We’re roughly three weeks past the end of the regular season, and two weeks away from the NBA draft lottery. In other words, it’s the quiet part of the offseason for the Detroit Pistons, and a good opportunity to look ahead at what could come.
Big thanks to everyone who sent questions for the first mailbag of the offseason. Let’s get to it.
I think it’s a good, logical hire. John Beilein’s ability to develop talent was thoroughly proven during his 12 seasons at Michigan. His lone season coaching the Cleveland Cavaliers — which was disastrous, to be fair — doesn’t erase his previous 30-plus years of success.
Dwane Casey pushed for the Pistons to hire Beilein, and Beilein will be on his staff.
“John has been one of the best fundamental teachers in the college game for years,” Casey said in a released statement. “With the age of our core group I wanted to add to our excellent developmental staff. John is a basketball lifer with a passion to help young players get better, especially in the area of shooting. We have an excellent group of young development coaches who have done a good job with our young core. John will add to and enrich the development staff’s quest to get our youth brigade to the next level.”
I think a top-three pick would certainly put them in the conversation to make a play-in tournament, but I’m not ready to predict they will yet. The Pistons were slightly better than their 20-52 overall record last season, and internal roster improvement plus Cade Cunningham, or any of Evan Mobley, Jalen Green or Jalen Suggs, should give them a higher floor entering next season. Winning 15-ish more games is doable, especially if they draft Cunningham.
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They will need to improve substantially on offense for it to happen. The Pistons had an offensive rating of 107.6 last season, 26th in the NBA. After Jerami Grant, they lacked a consistent second scoring option. They also need to add more shooting, as they were just 22nd (35.1%) in 3-point percentage. Cunningham or Green could be average 3-point shooters from Day 1, but it’s a weakness they’ll likely look to address in free agency.
Their candidacy for a play-in tournament also hinges on the rest of the Eastern Conference. Let’s assume the Brooklyn Nets, Milwaukee Bucks, Philadelphia 76ers, Boston Celtics, Atlanta Hawks, New York Knicks and Miami Heat will comfortably make the playoffs again, barring any unexpected injuries. The Toronto Raptors could be significantly improved following a COVID-19 addled season in Tampa, Florida. The Charlotte Hornets, Indiana Pacers and Washington Wizards filled out the 8-through-10 seeds this year and will be competitive. So could the Chicago Bulls, who traded for Nikola Vucevic before the deadline. That’s 12 teams.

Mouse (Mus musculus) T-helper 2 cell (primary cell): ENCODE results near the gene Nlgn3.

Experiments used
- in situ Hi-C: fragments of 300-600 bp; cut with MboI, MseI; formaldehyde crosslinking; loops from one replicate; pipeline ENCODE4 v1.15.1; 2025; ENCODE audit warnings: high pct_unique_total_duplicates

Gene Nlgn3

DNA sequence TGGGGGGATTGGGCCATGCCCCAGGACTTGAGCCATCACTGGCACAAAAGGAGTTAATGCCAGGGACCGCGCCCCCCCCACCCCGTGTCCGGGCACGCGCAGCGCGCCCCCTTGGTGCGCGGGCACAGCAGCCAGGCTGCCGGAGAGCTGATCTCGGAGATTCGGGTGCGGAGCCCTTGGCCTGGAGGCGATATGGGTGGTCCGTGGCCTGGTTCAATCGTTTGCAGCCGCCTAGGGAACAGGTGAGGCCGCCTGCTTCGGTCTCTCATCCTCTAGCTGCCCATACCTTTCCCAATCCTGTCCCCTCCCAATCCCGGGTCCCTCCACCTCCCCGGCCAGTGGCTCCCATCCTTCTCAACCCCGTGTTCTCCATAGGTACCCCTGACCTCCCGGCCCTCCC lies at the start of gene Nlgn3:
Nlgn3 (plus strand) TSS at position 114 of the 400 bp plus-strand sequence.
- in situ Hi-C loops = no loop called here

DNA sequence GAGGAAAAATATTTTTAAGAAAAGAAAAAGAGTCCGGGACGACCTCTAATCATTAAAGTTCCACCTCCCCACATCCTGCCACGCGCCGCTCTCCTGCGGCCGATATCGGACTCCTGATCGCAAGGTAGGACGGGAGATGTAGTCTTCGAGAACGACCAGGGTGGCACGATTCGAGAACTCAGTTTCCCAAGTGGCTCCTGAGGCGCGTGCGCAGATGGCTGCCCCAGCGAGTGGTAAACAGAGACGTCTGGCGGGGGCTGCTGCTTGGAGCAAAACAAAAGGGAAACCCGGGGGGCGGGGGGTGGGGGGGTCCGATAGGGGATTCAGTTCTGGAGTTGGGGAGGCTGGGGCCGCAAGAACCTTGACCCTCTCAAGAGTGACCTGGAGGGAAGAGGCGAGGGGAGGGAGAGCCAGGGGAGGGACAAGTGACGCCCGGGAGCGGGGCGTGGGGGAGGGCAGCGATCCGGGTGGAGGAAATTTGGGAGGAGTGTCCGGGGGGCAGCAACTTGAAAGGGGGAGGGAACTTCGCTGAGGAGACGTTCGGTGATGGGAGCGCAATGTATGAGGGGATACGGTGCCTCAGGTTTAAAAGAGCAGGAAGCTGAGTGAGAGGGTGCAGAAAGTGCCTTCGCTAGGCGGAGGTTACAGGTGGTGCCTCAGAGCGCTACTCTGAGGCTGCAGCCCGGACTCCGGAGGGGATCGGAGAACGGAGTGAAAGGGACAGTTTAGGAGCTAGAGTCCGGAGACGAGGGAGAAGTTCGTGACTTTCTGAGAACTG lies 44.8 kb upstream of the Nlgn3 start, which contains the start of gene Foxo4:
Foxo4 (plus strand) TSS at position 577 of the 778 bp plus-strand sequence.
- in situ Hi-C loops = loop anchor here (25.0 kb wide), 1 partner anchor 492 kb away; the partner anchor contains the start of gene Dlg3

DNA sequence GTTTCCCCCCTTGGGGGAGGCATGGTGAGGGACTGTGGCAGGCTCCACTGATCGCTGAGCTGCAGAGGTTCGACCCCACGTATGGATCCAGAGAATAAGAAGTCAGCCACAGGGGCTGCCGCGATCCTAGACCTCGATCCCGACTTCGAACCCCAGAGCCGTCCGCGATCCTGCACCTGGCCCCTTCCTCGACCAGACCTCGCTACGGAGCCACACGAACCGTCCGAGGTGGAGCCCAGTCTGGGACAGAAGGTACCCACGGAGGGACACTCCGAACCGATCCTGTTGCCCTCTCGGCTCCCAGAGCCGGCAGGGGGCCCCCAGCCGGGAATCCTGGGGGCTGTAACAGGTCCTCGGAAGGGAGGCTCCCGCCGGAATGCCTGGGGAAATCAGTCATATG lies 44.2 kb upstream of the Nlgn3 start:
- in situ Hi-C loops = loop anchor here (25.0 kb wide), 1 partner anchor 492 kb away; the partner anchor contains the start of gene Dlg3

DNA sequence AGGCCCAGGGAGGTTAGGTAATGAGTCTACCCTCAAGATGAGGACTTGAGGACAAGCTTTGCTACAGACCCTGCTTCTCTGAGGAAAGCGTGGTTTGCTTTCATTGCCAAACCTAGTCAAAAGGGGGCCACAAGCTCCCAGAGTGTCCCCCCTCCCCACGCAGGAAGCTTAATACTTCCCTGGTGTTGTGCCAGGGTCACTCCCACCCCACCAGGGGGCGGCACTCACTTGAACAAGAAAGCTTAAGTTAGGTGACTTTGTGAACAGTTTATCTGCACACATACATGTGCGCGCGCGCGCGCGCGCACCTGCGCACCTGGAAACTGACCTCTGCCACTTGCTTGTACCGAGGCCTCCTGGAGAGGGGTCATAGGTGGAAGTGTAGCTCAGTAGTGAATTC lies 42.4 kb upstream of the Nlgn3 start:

The Pistons should be better, but will they be able to crack 40 wins if necessary? I’m not convinced yet.
Hamidou Diallo and Saben Lee are my picks. Diallo’s size, leaping ability and speed could make him a really versatile wide receiver. Lee’s dad, Amp, was an NFL running back and Lee is also one of the better athletes on the team. Could picture him being a solid cornerback.
Given that the Pistons had eight players 23 years-old or younger at the conclusion of regular season, I think Beilein is joining an environment that suits him. Casey specified on Wednesday that Beilein will be particularly helpful in helping the Pistons improve their shooting, but he’ll have a hand in shaping the Pistons’ entire youth development program. His impact will mostly be felt behind-the-scenes, rather than on the sideline. It helps the roster maintain the developmental pace that was set last season, it would obviously bode well for Detroit’s trajectory.